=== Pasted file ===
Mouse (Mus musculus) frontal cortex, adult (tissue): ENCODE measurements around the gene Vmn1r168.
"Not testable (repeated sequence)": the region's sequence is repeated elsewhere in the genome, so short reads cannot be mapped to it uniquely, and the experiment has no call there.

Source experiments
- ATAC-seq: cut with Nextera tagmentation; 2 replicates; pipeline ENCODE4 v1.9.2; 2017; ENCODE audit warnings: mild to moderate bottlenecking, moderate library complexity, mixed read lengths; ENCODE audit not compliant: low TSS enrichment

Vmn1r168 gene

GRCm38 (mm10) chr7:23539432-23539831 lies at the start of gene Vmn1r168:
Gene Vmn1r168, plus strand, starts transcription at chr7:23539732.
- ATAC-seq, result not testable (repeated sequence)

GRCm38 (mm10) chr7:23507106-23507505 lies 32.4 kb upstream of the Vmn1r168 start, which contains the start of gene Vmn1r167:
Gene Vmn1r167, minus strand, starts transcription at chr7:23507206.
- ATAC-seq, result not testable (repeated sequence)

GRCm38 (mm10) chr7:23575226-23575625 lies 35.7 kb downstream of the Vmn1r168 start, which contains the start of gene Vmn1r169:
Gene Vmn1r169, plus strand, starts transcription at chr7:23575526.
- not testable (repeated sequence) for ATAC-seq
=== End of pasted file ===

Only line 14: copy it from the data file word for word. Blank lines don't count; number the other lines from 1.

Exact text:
- not testable (repeated sequence) for ATAC-seq